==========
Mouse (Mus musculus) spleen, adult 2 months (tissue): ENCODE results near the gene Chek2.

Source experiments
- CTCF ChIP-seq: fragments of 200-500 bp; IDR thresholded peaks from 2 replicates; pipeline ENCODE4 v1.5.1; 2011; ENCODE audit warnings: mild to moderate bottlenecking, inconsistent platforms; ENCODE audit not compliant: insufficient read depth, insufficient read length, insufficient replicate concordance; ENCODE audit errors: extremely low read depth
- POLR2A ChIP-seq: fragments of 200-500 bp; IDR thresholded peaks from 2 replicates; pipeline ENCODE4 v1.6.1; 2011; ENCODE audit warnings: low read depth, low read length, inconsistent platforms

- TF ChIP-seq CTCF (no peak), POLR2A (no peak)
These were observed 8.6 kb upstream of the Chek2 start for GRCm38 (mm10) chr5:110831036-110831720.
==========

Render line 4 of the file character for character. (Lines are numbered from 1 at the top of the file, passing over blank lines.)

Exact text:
- POLR2A ChIP-seq: fragments of 200-500 bp; IDR thresholded peaks from 2 replicates; pipeline ENCODE4 v1.6.1; 2011; ENCODE audit warnings: low read depth, low read length, inconsistent platforms